I'm pretty sure that my current pain and earlier fear and discomfort were worth it. Pretty darn sure. (Although I be so grateful if you'd pray that there are no further complications! :D )
"Pushed to the wall, I called to God; from the wide open spaces, he answered. God's now at my side and I'm not afraid."~ Psalm 118:5
Monday, September 12, 2011
As I've already posted, on Tuesday morning we had our twenty week ultrasound. We found out that our baby is healthy and active and a little girl! It was so exhilarating to see our baby moving on the screen (and she moved a lot!), and I'm excited that we can now work on naming her. When we left the doctor's office, I was practically floating with delight, and decided to celebrate by taking our three pups out for a hike.
And then, barely an hour after my ultrasound-induced elation, I found myself dizzy with fear. One of our dogs, Jackson, loves to run like crazy through the trees, and this particular hike was no exception. He loves to run so much, in fact, that he's been known to wear through his foot pads, but that has always been his worst injury.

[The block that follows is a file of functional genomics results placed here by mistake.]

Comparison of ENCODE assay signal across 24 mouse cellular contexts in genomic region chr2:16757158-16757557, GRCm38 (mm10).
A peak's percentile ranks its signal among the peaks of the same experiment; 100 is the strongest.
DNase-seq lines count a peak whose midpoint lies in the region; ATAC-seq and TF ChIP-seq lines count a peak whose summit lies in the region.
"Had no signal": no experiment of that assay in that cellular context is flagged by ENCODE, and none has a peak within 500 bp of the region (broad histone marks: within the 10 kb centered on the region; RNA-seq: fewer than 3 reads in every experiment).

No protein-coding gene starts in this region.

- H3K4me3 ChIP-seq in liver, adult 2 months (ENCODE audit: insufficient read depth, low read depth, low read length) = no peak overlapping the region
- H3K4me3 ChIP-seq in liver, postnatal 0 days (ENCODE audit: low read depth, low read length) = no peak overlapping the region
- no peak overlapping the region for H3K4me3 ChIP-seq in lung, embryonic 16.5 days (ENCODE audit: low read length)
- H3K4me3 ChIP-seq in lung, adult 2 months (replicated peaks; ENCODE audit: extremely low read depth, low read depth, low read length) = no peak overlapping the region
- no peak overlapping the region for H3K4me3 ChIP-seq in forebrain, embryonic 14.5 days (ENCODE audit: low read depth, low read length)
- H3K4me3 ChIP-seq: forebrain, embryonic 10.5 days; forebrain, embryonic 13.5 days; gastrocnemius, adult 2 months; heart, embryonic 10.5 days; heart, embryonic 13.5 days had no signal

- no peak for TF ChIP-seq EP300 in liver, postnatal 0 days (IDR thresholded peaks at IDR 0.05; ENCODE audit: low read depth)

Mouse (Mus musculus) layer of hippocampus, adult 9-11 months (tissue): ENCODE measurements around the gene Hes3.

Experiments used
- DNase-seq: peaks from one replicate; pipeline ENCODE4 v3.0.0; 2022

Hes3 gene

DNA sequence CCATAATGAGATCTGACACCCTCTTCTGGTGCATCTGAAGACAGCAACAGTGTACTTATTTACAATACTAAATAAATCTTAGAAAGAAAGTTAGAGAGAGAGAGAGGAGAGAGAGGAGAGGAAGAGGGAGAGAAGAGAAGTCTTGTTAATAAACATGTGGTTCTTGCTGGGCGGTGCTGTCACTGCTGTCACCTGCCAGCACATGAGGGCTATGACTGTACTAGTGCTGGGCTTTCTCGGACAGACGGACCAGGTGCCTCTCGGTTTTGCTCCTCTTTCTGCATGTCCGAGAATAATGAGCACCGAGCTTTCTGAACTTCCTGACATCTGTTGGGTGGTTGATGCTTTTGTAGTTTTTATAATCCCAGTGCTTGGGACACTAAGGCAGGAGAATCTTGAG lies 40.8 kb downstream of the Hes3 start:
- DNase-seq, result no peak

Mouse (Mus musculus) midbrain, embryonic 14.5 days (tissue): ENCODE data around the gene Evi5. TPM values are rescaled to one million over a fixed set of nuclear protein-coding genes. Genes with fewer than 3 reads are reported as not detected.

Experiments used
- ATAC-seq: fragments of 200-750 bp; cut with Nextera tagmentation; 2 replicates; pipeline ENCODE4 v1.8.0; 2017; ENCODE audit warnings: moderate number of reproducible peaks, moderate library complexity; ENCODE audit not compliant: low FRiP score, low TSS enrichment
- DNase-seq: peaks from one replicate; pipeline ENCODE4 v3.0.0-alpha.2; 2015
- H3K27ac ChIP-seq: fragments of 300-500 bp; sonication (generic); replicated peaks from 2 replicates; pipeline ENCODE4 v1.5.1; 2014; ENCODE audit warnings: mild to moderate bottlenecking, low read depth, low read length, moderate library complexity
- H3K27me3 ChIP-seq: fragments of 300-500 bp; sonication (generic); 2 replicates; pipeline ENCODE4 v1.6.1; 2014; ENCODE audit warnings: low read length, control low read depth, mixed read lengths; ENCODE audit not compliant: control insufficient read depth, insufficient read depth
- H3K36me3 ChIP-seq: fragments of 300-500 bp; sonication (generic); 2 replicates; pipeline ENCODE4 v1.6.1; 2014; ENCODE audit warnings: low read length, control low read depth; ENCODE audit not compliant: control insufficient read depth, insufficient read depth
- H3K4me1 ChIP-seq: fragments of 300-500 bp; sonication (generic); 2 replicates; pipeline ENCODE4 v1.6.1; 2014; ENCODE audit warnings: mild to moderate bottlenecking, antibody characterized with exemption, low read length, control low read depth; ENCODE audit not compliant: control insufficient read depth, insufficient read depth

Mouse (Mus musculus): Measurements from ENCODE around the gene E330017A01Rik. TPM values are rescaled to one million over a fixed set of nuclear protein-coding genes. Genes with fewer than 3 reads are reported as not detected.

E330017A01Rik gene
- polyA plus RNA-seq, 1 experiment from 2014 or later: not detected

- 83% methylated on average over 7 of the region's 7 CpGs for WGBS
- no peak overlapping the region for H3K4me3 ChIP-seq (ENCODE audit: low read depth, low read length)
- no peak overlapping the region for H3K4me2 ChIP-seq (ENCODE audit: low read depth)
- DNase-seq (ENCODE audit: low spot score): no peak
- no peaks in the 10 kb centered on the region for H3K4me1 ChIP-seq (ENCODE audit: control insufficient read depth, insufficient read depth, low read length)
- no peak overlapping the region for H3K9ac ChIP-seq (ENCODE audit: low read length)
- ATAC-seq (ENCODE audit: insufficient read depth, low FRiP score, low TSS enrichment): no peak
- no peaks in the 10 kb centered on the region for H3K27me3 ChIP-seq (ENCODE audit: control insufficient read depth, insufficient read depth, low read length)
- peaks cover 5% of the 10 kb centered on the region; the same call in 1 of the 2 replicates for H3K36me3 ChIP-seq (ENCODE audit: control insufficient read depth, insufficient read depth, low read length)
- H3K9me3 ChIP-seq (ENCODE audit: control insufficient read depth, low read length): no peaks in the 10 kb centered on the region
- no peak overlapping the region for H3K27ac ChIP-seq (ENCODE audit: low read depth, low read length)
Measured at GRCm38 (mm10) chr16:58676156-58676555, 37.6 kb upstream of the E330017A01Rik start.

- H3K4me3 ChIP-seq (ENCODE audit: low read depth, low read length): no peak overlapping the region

Until Tuesday's hike, that is. While he was flying through the trees, he suddenly fell to the ground, crying horribly. I crashed through the brush to get to him, trying to keep the other dogs from falling all over them in excited panic. When I got to Jackson, he stopped crying and let me inspect him. Fearing that he'd seriously hurt his foot pads or broken a leg, I meticulously inspected his limbs -- but found nothing out of the ordinary.
I let Jackson get up, and although he was limping, favoring one of his front legs, he seemed ready to keep going. I checked him again and still couldn't find anything wrong. So I put him on a leash because he seemed eager to start running again, and we all slowly made our way back to the car.